How Kolkata’s gully boys are go­ing vi­ral

Young rap­pers are find­ing a new au­di­ence with their edgy and ex­plicit mu­sic, in a di­alect that’s unique to the city’s mi­grant pop­u­la­tion

The Times of India (Mumbai edition) - - TIMES NATION -

Kid­der­pore in Kolkata is best known for its docks, cheap mo­bile phone stores, and shabby houses. Some eru­dite bhadralok would also know it for St Thomas School — pos­si­bly the sec­ond old­est school in In­dia. Named af­ter the pa­tron saint of the seas, Kh­waja Khizr, Kid­der­pore sud­denly woke up one day to a song that men­tioned it with a goofi­ness miss­ing from its des­o­late build­ings.

“Achha achha ka phate Kid­der­pore ka naam se,” raps its cre­ator Mi­naj Khan. Kid­der­pore’s very name strikes ter­ror in peo­ple, says the line. The song ‘Kid­der­pore Basti’ gar­nered over 1.7 mil­lion views on YouTube and pitch­forked Mi­naj into in­stant star­dom. “I had to bor­row a T-shirt from my friend for two days so I could shoot the mu­sic video,” says Mi­naj, whose sec­ond name is ac­tu­ally Ahmed and whose fa­ther works in the docks.The suf­fix Khan was added for style, he con­fesses.

A slow rap with rhyth­mic beats, the song starts off with two boys, one of them flaunt­ing his abs, groov­ing to the cho­rus next to a rail­way track. “Peo­ple think Kid­der­pore is a bad place and wrong things hap­pen here. I was un­happy with that. Since I rap in gangsta style, I wanted to flaunt our lo­cal­ity and get back at those peo­ple,” Mi­naj says. Gangsta rap is a genre char­ac­terised by talk of gun vi­o­lence, drugs and use of ex­ple­tives.

How­ever, an­other sub­al­tern rap­per, Awes­sum Frankie aka Mo­ham­mad Huza­ifa Raza be­lieves the lan­guage they use is not re­ally abu­sive. “It is how we talk in our bastis. It may sound crass and not

Mi­naj Ahmed Mi­naj

aka

Khan

|23 Song: ap­peal to the re­fined pub­lic but lo­cals ap­pre­ci­ate it,” says Huza­ifa, whose fa­ther has a shop in Raja Bazaar.

Both Huza­ifa and Mi­naj are at the fore­front of a street rap revo­lu­tion in Kolkata’s ghet­toes and sub­ur­ban neigh­bour­hoods — par­tic­u­larly those with a siz­able Bi­hari and Mus­lim pop­u­la­tion. A num­ber of rap­pers are mak­ing their voices heard, their songs rid­dled with a lan­guage that speaks of dis­crim­i­na­tion to­wards the poor, of neigh­bour­hood pride and char­ac­ter. “We speak about our food, our lo­cal­i­ties and how peo­ple sur­vive,” says Huza­ifa, who flaunts street ag­gro in lyrics that go, “Ek call kaam tera tamaam hai (One call and your game is up).”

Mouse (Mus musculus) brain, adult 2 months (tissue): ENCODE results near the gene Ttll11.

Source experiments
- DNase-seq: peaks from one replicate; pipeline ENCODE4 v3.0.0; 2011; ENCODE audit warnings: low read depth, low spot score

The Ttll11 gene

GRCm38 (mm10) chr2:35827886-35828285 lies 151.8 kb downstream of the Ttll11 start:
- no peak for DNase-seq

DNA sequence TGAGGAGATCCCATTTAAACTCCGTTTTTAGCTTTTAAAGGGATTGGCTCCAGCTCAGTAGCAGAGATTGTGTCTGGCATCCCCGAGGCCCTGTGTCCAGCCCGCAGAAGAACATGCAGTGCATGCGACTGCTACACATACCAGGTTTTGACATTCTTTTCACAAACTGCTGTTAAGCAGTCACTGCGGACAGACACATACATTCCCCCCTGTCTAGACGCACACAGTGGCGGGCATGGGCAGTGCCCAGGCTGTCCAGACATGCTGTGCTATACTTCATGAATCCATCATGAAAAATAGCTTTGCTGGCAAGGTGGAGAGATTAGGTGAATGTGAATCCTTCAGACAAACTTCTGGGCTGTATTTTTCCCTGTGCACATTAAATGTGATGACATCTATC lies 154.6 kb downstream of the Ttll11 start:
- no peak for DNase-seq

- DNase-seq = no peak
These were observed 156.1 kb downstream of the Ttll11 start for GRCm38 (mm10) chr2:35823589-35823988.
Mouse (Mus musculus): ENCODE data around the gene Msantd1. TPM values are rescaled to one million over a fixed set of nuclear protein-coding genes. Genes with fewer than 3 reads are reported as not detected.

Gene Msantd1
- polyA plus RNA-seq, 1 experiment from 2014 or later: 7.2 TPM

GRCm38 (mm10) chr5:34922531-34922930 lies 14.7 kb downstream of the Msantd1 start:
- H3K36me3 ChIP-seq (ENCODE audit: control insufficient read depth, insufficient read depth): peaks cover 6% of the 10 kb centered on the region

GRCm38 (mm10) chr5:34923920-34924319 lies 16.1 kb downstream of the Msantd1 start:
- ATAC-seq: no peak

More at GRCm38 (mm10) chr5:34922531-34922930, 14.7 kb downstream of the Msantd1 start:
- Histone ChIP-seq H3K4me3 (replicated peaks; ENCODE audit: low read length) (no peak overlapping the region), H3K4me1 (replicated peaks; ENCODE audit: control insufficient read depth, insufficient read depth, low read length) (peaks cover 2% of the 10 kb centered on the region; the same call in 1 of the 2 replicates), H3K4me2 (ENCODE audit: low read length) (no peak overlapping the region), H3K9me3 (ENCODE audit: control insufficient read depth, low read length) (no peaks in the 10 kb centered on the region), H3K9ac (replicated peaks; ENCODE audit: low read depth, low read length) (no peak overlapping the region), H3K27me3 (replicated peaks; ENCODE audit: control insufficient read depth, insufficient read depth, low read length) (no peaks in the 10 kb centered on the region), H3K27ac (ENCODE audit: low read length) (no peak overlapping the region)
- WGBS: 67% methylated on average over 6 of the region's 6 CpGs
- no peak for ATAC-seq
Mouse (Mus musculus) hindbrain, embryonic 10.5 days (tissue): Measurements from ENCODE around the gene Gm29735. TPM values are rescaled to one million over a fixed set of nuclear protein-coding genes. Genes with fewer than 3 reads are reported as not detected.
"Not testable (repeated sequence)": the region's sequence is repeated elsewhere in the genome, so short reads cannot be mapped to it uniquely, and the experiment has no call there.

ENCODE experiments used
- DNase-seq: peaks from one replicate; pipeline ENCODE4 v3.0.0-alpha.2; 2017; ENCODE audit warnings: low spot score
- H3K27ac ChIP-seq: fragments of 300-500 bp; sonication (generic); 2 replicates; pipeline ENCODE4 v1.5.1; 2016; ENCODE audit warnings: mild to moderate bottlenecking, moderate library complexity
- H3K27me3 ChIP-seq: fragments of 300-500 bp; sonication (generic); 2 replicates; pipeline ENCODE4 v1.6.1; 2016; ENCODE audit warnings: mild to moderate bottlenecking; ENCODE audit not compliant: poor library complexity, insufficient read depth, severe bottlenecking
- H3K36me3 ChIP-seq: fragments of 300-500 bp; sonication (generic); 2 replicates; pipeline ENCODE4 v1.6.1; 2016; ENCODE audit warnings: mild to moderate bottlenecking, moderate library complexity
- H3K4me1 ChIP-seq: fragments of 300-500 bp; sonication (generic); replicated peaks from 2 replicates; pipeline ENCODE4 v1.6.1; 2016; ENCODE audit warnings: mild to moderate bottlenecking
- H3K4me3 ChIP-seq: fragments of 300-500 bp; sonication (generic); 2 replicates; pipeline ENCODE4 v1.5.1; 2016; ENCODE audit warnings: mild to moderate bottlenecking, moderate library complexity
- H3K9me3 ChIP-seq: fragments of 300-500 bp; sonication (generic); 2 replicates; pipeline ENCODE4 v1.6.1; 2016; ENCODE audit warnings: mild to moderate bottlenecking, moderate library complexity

While their lo­cal­i­ties are their in­spi­ra­tion,

Kid­der­pore Basti

17 lakh views on YouTube

Mohd Huza­ifa Raza Awes­sum

aka

Frankie Ilaka

Song:

Rap

|21 the styles have been de­vel­oped af­ter songs of Lil Wayne, Eminem and other anti-es­tab­lish­ment singers known for their ‘hard’ lyrics. The di­alect is rad­i­cally dif­fer­ent from the Hindi spo­ken in UP and Bi­har, but com­mon in sub­ur­ban Kolkata. Many call it Cal­cut­tiya — a jhaal­muri-style mix of Ben­gali, Bi­hari, Urdu and Hindi.

Deep in­side Burrabazar—the Mar­wari heart of Kolkata—Prashant Jha, 21, raps in Cal­cut­tiya. “This is a mar­ket hub with peo­ple from all over In­dia. The lan­guage spo­ken here is unique and re­volves around dhanda,” says the busi­ness­man’s son, who’s known as Kat Jr when per­form­ing. His song ‘Bada Burrabazar’ is about just that — busi­ness, karobaar and a bit of dhandhli (sly tac­tics).

The song, Prashant ex­plains, is a blend of Mar­wari, Bi­hari and Hindi — some­thing he con­sid­ers his her­itage. “My fa­ther has worked here all his life and I have picked up all this by ob­serv­ing him,” he adds.

Many of these rap­pers feel the city’s mu­sic scene is slow to change. “Peo­ple in Mum­bai and Delhi take to new mu­sic quickly. In Kolkata, peo­ple are con­ser­va­tive about mu­sic,” says Prashant. Huza­ifa is more op­ti­mistic, talk­ing proudly of their grow­ing au­di­ence among Kolkata’s “un­seen pop­u­la­tion”. “Soon, the whole city will lis­ten to us,” he says. 5 lakh views on YouTube

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